Figure 1. Figure 1 from Sumich et al. (2023). Left: a spirometer being held over the blow holes of JJ, a gray whale calf at sea world in 1997; one of the rare times that a large baleen whale was in captivity and available for these measurements. Right: example of a plot created using the data from a spirometer over JJ’s blow holes. The duration of a “blow” (exhale followed by immediate inhale) is on the x-axis, the flow rate (in liters per second) is on the y-axis. The positive curve during the exhale shows that the whale strongly exhales a lot of air very quickly, then the negative curve shows the whale inhaling a lot of air very quickly.

In a previous blog, I described how inter-breath intervals (the time between consecutive blows) are useful for estimating energy expenditure in free-living cetaceans. Essentially, a shorter interval indicates that the whale was just engaged in an energetically demanding activity. When you’re recovering from a sprint, you breathe faster (i.e., with shorter inter-breath intervals), than when you’re recovering from a walk. However, a big assumption in using inter-breath intervals as a proxy for energy expenditure is that every breath is equal. But as Fahlman et al. emphasize in their 2016 paper, every blow is not equal (Fahlman et al., 2016). In addition to varying the time between breaths, an animal can vary the intensity of each breath (e.g., Fahlman et al., 2019), the duration of each breath (Sumich et al., 2023), the number of breaths, and even the expansion of their nostrils (Nazario et al., 2022; check out this blog for more).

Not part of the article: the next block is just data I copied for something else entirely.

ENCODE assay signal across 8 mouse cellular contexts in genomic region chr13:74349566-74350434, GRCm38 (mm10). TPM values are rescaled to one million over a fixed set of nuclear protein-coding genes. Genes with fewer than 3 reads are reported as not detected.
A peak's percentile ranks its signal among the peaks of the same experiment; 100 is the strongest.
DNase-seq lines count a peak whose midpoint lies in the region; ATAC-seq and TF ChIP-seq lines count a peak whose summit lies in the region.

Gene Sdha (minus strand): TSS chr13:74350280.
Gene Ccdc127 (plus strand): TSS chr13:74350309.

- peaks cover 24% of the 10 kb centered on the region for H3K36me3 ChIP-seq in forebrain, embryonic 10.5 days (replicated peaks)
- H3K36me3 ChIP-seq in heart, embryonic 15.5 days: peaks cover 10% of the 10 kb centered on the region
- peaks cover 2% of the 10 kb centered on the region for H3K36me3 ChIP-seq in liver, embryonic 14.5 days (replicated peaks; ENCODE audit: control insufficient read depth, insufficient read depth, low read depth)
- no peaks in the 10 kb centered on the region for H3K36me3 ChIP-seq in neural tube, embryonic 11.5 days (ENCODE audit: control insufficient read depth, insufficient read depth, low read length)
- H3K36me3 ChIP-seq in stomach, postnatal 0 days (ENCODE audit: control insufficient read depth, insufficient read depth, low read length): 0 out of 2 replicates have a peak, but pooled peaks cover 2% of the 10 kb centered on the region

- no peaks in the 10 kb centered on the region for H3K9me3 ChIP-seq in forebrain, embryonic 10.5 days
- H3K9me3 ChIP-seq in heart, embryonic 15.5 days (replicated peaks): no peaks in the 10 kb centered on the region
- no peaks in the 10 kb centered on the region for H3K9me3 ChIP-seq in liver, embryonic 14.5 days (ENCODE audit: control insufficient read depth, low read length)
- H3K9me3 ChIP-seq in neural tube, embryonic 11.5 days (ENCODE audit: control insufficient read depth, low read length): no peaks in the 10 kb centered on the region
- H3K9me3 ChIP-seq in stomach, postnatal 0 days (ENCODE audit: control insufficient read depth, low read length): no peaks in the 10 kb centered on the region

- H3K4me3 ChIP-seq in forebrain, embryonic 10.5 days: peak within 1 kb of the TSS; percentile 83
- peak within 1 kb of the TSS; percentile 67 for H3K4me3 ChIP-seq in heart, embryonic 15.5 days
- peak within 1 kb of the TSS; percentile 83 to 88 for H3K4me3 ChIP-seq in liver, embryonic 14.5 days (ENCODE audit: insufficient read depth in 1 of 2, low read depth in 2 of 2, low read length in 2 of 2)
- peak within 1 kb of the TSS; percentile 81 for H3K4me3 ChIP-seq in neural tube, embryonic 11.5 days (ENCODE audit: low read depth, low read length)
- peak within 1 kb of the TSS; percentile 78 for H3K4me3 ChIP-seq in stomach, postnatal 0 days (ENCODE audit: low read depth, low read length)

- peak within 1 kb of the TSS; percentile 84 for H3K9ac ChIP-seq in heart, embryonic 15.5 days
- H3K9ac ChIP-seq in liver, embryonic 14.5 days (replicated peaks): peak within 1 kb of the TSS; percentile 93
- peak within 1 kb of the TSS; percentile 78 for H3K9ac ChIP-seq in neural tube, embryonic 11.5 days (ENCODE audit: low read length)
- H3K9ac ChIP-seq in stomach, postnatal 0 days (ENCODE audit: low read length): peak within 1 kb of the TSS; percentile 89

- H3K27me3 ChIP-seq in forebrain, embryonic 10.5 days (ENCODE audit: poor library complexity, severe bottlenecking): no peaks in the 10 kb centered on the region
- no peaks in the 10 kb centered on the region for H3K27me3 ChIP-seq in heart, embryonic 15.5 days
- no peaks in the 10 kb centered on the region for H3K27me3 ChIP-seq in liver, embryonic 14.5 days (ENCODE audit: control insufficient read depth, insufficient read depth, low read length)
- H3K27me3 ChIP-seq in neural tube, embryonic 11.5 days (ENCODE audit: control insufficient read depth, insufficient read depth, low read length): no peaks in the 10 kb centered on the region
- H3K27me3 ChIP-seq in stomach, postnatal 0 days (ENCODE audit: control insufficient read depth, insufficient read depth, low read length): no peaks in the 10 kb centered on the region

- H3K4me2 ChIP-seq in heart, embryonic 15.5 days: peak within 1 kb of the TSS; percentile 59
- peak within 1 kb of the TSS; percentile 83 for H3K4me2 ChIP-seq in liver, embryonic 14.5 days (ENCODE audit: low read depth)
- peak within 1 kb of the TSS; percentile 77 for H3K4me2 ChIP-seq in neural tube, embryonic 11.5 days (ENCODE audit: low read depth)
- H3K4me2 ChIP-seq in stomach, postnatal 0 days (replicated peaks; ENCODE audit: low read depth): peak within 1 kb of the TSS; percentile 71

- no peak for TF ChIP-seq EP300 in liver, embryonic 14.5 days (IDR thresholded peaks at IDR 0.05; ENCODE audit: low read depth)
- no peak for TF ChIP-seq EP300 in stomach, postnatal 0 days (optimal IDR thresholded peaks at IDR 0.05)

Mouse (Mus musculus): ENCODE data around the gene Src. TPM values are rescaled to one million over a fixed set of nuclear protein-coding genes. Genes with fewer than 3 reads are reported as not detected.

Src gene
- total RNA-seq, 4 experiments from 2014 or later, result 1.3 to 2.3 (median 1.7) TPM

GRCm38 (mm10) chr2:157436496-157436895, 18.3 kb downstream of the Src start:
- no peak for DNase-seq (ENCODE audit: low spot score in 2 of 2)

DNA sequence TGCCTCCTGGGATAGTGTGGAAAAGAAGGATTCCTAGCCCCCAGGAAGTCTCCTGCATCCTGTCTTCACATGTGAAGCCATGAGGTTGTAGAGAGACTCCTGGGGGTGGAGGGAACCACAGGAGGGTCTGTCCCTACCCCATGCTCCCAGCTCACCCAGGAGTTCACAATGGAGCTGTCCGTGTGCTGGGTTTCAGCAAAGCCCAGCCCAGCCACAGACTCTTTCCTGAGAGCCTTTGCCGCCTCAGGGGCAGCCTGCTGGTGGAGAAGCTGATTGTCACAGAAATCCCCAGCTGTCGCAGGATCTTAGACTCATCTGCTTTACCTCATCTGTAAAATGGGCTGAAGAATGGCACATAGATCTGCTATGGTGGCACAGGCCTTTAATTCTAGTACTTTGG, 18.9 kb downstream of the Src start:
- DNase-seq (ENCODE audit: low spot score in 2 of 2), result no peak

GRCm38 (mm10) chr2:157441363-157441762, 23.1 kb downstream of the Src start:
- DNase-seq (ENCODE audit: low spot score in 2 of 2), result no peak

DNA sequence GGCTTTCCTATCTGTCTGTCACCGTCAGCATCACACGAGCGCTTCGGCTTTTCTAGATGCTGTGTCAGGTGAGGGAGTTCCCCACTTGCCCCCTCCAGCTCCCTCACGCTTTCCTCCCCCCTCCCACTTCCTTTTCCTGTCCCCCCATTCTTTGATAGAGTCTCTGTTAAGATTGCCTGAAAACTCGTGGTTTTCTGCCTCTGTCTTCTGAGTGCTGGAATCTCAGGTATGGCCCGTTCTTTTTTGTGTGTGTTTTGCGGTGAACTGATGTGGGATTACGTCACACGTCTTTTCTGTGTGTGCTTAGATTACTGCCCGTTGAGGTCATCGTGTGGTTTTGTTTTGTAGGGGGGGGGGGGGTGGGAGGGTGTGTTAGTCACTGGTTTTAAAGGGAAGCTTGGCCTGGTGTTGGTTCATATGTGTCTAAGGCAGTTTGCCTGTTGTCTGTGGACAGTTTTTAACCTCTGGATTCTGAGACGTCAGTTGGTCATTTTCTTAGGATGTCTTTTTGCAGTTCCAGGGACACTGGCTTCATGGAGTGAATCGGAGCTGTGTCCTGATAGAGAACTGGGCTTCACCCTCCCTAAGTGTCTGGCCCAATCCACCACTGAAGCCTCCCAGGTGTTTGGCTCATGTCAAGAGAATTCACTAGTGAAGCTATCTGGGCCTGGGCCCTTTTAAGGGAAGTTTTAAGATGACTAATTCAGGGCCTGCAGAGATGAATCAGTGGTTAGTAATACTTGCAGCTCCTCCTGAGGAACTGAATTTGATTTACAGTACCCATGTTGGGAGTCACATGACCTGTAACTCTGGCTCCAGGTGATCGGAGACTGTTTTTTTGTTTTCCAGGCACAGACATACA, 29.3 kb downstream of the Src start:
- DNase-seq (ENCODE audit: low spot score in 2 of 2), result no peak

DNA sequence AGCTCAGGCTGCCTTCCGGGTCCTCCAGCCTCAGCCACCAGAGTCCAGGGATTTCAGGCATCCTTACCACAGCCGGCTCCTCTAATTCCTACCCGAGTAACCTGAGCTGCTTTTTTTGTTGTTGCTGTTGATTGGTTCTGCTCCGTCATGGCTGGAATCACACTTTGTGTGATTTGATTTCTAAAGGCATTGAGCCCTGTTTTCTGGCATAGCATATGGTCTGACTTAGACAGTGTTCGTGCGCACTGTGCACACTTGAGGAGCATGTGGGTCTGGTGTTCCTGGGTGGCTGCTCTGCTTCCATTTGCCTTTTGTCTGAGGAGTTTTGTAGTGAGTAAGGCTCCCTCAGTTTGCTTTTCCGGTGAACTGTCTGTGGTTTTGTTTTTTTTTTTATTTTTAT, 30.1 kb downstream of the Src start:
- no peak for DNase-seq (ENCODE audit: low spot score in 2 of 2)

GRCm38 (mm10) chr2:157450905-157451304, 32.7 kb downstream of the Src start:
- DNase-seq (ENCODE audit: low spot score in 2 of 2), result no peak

Image 2. Gray whale blow. Source: